Stage directions: threat or menace?


In an interview with the Los Angeles Female Playwrights Initiative, Steven Epperson, Literary Manager for Impact Theatre talks about things that turn him off when reading a play. One of those things is too many stage directions. Among other things, he says “Having line after line after line after line of stage directions interrupts the flow and rhythm that I’m trying to discern from a playwright’s writing.” Further down, in the comments, he suggests as an exercise removing all stage directions except entrances and exits.

I consider myself somewhat spare in stage directions to begin with. Nevertheless, I tried Steven’s suggestion in a few places in one of my plays. What I discovered is that having too many stage directions can also interfere with my editing process.

Spoiler alert: If you’re doing blind reading for a competition that had a Nov. 30 deadline, you might not want to continue reading.

Still here? Let’s continue…

I’ve just completed some major editing on my alternate history play My Visit to America. The play concerns a modern-day bureaucrat, Jochi, and his attempts to set up trade between Mongolian-empire-run London and American-Indian-run Miami.

As part of the exercise, I took the following passage just after the climax of the play. Jochi has just assaulted a waiter. Jochi’s close friend Batu, horrified, goes to comfort the waiter. Jochi pulls Batu away. They struggle.

    (BATU breaks away from JOCHI.)

        BATU
    (To JOCHI, meaning forever.)
Good bye.

    (BATU exits.)

I thought I was being respectful to the actor by not telling them how to deliver the line, only the character’s motivation. But look what happens when I take that direction away:

    (BATU breaks away from JOCHI.)

        BATU
Good bye.

    (BATU exits.)

“Good bye” becomes vague. Oh, an actor would probably get it, but it still seems inadequate. I immediately replaced it:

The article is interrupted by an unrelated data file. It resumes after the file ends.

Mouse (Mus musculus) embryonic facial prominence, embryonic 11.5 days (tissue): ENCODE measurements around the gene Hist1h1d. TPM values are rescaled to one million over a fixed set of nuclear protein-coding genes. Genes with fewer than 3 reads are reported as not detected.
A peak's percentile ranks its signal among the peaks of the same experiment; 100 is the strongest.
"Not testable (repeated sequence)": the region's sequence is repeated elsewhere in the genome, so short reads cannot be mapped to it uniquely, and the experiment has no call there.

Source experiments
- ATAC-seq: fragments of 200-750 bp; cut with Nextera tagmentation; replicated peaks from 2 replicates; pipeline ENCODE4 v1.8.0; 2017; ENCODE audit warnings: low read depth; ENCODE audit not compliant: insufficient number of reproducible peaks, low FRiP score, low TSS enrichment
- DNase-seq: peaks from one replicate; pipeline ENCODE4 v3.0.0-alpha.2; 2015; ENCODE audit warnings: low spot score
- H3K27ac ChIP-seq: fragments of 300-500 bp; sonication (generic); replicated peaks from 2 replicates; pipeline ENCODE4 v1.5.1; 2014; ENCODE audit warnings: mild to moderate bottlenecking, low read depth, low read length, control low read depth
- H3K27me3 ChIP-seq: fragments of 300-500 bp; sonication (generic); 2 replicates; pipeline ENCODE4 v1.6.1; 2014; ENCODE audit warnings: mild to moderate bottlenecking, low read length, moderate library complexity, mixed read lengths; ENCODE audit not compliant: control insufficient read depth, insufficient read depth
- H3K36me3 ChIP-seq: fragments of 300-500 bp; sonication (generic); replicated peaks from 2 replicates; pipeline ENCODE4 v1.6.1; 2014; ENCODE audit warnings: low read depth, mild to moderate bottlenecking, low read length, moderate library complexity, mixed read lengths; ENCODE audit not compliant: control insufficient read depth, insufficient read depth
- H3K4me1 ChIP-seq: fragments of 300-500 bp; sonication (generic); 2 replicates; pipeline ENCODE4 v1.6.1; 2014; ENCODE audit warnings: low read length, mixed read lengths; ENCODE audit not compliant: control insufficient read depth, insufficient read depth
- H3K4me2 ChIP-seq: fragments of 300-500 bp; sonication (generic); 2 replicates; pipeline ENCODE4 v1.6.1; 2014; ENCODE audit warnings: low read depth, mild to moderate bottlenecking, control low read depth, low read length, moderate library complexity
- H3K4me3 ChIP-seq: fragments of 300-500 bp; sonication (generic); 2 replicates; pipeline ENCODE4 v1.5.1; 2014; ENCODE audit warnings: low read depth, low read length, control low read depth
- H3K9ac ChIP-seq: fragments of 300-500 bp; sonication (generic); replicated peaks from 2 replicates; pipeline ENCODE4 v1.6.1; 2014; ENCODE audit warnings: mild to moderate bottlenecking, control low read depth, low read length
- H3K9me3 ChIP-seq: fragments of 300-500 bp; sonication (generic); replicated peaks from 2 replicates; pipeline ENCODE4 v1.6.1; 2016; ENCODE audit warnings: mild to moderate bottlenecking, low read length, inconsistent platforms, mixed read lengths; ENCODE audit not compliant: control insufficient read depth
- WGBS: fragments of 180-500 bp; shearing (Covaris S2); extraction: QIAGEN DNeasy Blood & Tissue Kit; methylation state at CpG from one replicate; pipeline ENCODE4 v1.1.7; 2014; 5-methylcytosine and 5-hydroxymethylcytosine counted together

(BATU breaks away from JOCHI.)

        BATU
You…you…

    (BATU exits.)

Much better. It makes it clear Batu is so angry that he can barely speak. We can be pretty sure he’s never coming back without him even saying “Good bye.” I let that edit percolate for a few days. Then it hit me I could do even better. After a couple of edits, I wound up with the following. It’s going to require some explanation, as it involves the English of the world of the play.

    (BATU breaks away from JOCHI.)

        BATU
Thou have…you have…the clerk has…the bureaucrat has…Genghis Khan’s shield!

    (BATU exits.)

Okay, what just happened there? The English of My Visit to America has three politeness levels, similar to modern Korean:

  1. “Thou have”: Batu is using his customary address to Jochi as a close friend. (For you non-Elizabethans out there, yes, thou is informal, not formal. For you Elizabethans, “thou have” is the correct conjugation in the English of the world of the play.)
  2. “You have”: Batu realizes that he no longer can consider Jochi a friend, and drops back to a politeness level for someone with whom one has some level of familiarity but to whom one is not yet close. (At this point in the play, the audience will have already been exposed to five changes in politeness level between characters as their relationships change, so it is reasonable to expect them to get this.)
  3. “The clerk has”: Batu realizes that he doesn’t even want to have that level of familiarity, and drops back to the form of address for somebody one has just met, third person by title.